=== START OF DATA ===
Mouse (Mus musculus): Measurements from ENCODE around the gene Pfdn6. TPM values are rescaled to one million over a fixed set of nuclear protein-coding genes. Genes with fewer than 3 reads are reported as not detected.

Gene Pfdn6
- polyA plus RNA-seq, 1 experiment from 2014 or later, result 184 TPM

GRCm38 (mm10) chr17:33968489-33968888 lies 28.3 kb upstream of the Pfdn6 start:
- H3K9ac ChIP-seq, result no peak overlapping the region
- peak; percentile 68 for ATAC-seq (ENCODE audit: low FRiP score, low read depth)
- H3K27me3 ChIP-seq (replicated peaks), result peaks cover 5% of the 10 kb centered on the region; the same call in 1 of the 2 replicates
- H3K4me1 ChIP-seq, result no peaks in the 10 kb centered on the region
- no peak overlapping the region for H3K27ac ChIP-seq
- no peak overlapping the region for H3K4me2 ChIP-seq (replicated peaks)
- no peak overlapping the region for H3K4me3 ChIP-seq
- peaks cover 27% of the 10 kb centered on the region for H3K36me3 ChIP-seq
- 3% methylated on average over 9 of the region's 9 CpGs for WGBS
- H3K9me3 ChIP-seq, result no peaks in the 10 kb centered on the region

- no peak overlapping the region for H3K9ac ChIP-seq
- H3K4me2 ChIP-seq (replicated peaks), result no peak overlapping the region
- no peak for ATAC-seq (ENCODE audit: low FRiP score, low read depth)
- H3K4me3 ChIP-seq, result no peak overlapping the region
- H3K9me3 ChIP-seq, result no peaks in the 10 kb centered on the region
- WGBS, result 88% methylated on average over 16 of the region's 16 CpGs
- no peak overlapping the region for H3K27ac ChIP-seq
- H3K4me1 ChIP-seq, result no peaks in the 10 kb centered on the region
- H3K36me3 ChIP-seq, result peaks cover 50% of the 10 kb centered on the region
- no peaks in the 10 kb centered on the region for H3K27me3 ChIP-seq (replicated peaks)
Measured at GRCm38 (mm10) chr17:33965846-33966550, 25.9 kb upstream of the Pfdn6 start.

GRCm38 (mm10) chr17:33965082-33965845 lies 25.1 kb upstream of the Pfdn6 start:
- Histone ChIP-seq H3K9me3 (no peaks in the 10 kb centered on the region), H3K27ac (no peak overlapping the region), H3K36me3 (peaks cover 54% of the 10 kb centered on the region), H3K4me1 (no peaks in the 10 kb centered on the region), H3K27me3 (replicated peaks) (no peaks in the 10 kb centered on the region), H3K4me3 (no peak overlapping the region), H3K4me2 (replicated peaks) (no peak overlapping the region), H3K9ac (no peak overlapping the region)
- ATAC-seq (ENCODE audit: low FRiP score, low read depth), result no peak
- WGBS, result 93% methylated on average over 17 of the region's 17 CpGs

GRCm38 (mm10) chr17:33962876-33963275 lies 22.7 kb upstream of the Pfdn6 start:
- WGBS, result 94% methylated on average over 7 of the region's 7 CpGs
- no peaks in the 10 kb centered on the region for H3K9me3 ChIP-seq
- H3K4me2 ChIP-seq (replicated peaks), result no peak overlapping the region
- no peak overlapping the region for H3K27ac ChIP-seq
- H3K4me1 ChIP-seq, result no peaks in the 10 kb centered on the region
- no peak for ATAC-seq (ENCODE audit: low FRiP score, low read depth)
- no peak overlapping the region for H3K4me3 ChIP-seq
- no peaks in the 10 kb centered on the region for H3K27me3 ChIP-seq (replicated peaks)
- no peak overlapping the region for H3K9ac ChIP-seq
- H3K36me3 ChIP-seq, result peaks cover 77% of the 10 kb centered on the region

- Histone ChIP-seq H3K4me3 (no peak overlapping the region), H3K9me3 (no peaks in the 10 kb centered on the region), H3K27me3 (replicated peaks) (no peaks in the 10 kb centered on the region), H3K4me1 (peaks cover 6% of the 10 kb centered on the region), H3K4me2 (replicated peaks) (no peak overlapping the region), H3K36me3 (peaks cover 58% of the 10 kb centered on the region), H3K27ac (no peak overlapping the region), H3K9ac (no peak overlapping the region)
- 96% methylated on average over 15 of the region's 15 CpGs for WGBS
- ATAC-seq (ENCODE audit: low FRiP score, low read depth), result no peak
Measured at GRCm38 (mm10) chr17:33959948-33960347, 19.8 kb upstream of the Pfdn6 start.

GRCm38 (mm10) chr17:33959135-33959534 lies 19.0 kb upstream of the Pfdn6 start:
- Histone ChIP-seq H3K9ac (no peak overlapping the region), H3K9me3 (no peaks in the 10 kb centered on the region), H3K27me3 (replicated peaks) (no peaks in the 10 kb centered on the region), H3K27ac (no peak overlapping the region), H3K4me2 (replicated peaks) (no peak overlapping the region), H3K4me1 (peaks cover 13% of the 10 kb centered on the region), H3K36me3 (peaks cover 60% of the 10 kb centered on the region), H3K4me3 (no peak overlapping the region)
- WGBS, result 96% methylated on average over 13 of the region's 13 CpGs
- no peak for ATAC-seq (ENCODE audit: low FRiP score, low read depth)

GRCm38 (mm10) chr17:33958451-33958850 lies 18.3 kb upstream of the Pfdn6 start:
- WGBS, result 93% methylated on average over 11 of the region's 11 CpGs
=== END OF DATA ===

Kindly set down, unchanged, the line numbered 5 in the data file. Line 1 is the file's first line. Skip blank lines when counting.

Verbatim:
- H3K9ac ChIP-seq, result no peak overlapping the region